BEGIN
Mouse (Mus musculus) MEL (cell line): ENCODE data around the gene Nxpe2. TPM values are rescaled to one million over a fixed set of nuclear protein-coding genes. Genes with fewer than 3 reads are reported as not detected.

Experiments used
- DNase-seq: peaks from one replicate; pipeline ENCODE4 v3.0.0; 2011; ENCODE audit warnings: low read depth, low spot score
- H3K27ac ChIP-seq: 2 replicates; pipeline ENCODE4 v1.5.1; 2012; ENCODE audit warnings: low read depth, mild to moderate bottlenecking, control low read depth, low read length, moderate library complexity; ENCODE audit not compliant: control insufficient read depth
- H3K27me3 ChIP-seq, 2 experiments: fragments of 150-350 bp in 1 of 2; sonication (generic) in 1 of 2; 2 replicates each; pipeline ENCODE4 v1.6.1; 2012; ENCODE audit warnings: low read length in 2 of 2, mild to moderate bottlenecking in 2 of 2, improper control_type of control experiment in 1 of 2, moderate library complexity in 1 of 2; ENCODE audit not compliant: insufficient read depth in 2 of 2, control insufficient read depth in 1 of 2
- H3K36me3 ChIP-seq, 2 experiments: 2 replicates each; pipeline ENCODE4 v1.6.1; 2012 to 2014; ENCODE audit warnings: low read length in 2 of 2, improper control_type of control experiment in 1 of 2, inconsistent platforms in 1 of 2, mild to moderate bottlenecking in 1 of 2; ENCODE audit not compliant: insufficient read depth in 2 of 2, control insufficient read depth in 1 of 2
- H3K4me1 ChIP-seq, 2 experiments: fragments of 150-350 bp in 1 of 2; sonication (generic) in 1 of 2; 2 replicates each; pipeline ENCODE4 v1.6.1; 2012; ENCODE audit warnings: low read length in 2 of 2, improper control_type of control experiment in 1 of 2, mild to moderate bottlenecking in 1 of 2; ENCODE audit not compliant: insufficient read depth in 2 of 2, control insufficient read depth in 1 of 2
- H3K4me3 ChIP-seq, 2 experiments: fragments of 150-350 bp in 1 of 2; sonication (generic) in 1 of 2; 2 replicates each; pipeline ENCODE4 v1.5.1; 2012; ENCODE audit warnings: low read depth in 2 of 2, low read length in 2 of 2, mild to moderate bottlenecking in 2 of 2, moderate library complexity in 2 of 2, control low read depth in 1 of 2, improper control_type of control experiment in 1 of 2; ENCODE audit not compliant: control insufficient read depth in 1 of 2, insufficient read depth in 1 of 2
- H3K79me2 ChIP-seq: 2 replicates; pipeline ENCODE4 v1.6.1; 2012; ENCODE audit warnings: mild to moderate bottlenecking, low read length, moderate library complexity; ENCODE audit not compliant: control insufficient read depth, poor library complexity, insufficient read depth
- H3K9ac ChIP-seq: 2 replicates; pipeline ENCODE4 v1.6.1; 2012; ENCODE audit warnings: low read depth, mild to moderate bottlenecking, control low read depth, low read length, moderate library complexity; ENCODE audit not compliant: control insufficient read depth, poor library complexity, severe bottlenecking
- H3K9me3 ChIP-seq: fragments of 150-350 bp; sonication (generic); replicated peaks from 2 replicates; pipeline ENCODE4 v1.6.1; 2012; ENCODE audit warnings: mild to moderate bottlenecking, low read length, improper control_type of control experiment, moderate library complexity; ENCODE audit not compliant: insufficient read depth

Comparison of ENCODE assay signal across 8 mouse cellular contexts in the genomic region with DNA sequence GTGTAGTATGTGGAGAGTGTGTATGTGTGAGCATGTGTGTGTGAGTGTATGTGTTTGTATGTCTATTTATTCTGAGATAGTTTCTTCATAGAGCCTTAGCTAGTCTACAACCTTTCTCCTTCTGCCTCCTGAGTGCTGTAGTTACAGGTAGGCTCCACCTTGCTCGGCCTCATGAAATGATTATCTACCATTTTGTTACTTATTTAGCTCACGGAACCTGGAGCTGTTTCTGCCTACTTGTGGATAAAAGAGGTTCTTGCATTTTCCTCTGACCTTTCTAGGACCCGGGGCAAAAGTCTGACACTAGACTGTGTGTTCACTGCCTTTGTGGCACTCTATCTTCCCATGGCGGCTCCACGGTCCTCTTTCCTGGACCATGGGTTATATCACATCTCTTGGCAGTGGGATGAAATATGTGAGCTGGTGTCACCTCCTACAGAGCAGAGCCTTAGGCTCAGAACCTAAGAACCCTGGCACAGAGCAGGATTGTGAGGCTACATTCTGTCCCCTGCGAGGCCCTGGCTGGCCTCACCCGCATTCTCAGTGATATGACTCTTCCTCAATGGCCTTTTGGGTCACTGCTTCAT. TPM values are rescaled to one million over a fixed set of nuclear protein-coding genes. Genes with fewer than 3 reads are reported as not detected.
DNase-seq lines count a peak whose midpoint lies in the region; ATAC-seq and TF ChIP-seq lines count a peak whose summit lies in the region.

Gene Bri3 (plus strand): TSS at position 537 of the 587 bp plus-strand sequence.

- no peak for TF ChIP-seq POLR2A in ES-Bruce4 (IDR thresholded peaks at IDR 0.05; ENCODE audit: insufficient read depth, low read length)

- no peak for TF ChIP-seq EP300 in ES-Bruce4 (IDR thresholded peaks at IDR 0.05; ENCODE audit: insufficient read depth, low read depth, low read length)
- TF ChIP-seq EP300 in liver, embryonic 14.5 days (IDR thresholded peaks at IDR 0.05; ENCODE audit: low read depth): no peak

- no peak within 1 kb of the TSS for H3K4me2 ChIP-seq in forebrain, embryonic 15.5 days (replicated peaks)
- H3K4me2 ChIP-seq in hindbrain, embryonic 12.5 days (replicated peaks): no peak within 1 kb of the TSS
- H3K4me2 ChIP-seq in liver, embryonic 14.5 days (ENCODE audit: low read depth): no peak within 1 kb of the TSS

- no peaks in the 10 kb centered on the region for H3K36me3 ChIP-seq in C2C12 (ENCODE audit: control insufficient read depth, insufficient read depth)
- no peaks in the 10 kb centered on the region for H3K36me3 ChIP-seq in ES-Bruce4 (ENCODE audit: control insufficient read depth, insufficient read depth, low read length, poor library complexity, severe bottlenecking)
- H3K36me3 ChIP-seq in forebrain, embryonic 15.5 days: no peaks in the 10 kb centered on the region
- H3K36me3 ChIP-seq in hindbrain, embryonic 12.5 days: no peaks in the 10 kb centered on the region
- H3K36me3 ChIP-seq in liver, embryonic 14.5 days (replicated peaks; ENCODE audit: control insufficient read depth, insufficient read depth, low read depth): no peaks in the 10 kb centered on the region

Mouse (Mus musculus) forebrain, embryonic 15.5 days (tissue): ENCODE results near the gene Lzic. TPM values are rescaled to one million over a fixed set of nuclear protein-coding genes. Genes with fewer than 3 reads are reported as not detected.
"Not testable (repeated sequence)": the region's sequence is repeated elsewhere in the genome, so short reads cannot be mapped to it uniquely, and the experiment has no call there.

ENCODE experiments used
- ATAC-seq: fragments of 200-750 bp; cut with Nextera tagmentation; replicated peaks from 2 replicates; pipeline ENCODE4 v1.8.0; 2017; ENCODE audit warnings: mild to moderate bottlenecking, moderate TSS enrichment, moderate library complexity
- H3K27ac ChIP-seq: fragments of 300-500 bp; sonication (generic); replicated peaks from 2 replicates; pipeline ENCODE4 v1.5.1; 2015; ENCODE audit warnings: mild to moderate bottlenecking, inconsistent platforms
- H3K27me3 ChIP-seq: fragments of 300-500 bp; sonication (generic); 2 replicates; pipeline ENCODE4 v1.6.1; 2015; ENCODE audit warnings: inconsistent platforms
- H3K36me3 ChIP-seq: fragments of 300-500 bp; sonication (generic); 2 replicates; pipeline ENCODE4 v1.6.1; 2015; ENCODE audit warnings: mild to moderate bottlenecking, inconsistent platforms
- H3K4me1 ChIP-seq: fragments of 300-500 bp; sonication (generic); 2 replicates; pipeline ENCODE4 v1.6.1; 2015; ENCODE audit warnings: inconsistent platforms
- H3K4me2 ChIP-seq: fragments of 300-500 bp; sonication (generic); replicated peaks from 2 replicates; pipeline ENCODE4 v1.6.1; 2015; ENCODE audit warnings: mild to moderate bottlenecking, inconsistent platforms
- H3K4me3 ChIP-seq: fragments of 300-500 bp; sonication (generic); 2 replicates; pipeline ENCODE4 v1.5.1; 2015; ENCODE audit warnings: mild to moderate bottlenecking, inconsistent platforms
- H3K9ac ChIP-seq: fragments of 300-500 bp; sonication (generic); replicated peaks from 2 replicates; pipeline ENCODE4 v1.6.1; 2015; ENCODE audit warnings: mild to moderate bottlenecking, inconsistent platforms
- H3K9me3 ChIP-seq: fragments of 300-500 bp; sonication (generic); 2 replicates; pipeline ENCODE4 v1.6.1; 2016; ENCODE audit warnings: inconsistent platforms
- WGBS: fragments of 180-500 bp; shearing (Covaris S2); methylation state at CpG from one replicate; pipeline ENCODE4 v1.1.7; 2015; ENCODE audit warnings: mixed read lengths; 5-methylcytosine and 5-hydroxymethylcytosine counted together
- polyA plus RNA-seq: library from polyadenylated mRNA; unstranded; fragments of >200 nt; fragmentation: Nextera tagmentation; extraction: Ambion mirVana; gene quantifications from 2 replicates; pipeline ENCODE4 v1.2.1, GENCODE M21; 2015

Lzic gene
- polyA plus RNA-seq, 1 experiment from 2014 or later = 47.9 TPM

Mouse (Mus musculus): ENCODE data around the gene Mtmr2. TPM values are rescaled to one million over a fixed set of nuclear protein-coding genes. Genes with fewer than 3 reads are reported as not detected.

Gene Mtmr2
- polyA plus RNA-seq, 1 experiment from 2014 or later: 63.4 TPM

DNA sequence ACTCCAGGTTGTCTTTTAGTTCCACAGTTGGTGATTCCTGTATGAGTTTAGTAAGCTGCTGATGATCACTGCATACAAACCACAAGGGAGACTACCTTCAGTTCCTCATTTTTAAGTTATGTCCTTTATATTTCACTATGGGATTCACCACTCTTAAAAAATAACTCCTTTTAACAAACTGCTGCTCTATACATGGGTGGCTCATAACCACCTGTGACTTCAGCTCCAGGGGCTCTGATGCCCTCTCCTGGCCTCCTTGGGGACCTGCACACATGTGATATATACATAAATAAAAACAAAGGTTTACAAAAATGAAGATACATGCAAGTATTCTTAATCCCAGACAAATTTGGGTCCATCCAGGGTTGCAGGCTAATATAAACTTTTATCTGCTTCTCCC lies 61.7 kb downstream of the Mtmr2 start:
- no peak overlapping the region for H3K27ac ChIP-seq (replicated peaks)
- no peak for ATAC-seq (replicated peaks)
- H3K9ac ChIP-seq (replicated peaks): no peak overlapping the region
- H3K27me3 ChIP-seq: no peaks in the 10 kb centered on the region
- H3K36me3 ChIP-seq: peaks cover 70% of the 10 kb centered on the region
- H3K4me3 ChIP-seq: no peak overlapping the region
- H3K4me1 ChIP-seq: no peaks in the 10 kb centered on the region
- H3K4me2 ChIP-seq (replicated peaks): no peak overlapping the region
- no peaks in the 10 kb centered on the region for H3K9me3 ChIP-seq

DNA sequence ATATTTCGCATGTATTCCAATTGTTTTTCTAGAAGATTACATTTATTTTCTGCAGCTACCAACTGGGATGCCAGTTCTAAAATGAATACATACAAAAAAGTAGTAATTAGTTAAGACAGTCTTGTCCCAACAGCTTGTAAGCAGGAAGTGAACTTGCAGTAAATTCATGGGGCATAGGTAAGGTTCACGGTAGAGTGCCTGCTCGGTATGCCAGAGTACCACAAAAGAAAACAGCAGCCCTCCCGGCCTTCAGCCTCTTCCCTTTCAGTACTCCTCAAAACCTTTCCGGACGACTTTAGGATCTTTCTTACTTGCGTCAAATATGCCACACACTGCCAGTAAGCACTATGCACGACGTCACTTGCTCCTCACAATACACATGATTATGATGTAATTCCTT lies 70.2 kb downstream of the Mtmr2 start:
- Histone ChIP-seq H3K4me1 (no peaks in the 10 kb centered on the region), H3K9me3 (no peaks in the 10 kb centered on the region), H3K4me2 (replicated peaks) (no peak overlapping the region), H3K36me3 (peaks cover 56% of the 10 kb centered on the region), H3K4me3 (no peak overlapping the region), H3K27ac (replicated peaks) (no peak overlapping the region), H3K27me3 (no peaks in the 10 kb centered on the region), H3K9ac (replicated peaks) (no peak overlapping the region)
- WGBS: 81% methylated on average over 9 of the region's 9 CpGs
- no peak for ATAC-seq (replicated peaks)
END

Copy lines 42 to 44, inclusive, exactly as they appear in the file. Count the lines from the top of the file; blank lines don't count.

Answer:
Mouse (Mus musculus): ENCODE data around the gene Mtmr2. TPM values are rescaled to one million over a fixed set of nuclear protein-coding genes. Genes with fewer than 3 reads are reported as not detected.

Gene Mtmr2
- polyA plus RNA-seq, 1 experiment from 2014 or later: 63.4 TPM